3. Executive compensation – In 2014, the FHFA published a regulation that limited the compensation of GSE executives. As a shareholder, we favored this regulation because the GSE executives of 1996 to 2004 became greedy and paid themselves too much.  Their excessive compensation helped to ruin the franchise by provoking political enemies on Capitol Hill who were envious.
    4. Credit risk – The GSEs have massively reduced the amount of credit risk they retain.
      1. They have raised their guaranty fees from 13 bps pre-crisis to 40-50 bps. These additional fees will offset any credit losses before capital levels start eroding.
      2. The GSEs have narrowed their “credit box” of acceptable risk. They have eliminated no-doc lending and significantly curtailed “layered risk.”  The layered risk is when a single mortgage has multiple characteristics that stand-alone would be high risk(e.g., adjustable rate mortgage, a borrower with a low credit score, a high loan-to-value ratio, limited or no documentation).
  • Most importantly, the GSEs have been buying credit protection in the capital markets by selling credit risk transfer securities to hedge funds, mortgage REITs, and mortgage insurance companies. The cost of buying this credit protection is less than the guaranty fees the companies are charging, so the GSEs are earning a low-risk profit from their guaranty businesses.
  1. The narrative behind Conservatorship has been debunked – We have long held that putting Fannie and Freddie into Conservatorship was the first of several policy errors that Paulson, Geithner, and Bernanke made in September 2008 that greatly exacerbated the Financial Crisis. They followed up their GSE gaffe by letting Lehman declare bankruptcy, giving WaMu to JP Morgan, and selling Wachovia to Wells Fargo after leaving Citigroup at the altar. Not to mention the extreme favoritism Paulson showed Goldman Sachs by bailing out AIG and giving Goldman and Morgan Stanley bank charters over a weekend.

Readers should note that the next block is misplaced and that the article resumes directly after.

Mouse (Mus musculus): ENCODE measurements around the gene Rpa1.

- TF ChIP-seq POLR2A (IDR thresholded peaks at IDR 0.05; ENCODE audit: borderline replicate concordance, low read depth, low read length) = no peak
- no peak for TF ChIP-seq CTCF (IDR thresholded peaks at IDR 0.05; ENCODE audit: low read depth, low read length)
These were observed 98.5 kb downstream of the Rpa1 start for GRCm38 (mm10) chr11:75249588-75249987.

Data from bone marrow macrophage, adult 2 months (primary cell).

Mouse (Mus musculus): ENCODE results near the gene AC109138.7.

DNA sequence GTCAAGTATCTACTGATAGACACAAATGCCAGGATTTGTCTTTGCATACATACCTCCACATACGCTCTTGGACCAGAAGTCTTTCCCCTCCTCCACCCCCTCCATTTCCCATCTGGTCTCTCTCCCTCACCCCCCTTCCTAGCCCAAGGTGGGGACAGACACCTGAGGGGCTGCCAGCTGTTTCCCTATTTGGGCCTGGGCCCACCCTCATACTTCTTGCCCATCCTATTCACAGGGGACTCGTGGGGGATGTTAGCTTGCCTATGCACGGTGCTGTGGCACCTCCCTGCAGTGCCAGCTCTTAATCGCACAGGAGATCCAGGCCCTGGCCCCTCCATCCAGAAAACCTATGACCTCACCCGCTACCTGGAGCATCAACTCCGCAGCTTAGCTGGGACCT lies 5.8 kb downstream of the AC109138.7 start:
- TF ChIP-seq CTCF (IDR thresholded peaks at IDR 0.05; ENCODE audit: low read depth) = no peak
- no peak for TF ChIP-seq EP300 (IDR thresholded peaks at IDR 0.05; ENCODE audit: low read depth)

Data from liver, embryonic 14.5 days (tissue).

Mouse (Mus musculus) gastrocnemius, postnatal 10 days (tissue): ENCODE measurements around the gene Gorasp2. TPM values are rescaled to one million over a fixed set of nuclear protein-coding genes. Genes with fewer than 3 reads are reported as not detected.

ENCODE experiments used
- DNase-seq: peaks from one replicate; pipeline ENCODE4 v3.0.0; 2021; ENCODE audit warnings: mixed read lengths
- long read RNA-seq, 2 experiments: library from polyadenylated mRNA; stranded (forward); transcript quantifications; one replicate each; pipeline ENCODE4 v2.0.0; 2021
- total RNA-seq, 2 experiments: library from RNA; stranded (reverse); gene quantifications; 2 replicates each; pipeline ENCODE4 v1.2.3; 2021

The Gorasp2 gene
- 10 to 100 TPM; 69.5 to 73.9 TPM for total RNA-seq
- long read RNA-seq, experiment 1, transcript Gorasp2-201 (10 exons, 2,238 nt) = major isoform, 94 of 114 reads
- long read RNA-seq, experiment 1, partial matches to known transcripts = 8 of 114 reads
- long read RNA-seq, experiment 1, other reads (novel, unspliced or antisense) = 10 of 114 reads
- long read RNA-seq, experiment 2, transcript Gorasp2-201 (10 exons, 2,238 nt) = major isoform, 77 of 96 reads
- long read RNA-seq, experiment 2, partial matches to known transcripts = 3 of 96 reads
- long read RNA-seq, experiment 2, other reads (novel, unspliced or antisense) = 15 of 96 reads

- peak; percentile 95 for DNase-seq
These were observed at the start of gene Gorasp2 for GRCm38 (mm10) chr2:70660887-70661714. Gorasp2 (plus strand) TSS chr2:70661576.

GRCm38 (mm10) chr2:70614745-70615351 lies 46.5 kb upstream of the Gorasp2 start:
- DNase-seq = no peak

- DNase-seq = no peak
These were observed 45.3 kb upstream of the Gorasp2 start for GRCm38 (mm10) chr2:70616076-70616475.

Paulson’s move to put the GSEs in Conservatorship was a political act that used the housing market weakness as an excuse to attempt to give the secondary mortgage market to the “too big to fail” banks.  At the time, the GSEs were both investment grade rated as well-capitalized.  Once in Conservatorship, the Treasury forced the GSEs to take huge accounting losses to put up loss reserves for coming credit weakness.  The paper losses never materialized and had to be reversed in future years, but they served their political purpose and made it appear as though the GSEs were in a much weaker financial position than they were.

This narrative had been debunked in recent years through articulate writing from Tim Howard[3] and Bruce Berkowitz[4].  Even Chairwoman Maxine Waters, Chair of the House Financial Services Committee understands this was a false narrative, “Contrary to Republican claims, Fannie Mae and Freddie Mac did not cause the financial crisis. The Financial Crisis Inquiry Commission and others have made that clear. The financial crisis was driven by predatory lending, the private market packaging those toxic, risky loans into securities and then selling those securities to unsuspecting investors. Fannie and Freddie did not drive those actions, but the events that transpired during the crisis made clear the need for their reform.”[5]

  1. GSEs exiting Conservatorship will be good for the housing market – The housing market, as it relates to housing starts and transaction volume, has not fully recovered to pre-Financial Crisis levels. We believe this is because credit has been too tight.  Under Conservatorship, the GSEs have been overly restrictive on their credit policies to prevent any credit losses.  After exiting Conservatorship, we think the companies will make reasonable changes at the edges of their credit policy to help improve access to mortgage credit.

As a next step for the GSEs, we expect the FHFA will release a plan in the 1st Quarter for the GSEs to exit Conservatorship.  We believe the second step will be for a 4th Amendment to the Treasury agreement with the GSEs that will allow the GSEs to retain capital.  Other components of the plan will probably include a preferred for equity swap and an initial public offering (“IPO”).  The FHFA may also institute a reinsurance fee on the GSEs for a catastrophic guaranty.






Back to Research Downloads

Disclaimer: The discussion of any security is meant solely as an illustration of our investment and thought process and should NOT be considered as a recommendation or suggestion to buy or sell any securities. Before you make any investment, do your own research and talk to your own financial adviser. Information in this report is received from external sources. Therefore, we can make no guarantee as to the completeness or accuracy of the information provided.

Sign up to receive Gator research

(We expect to email you 6-8 times per year)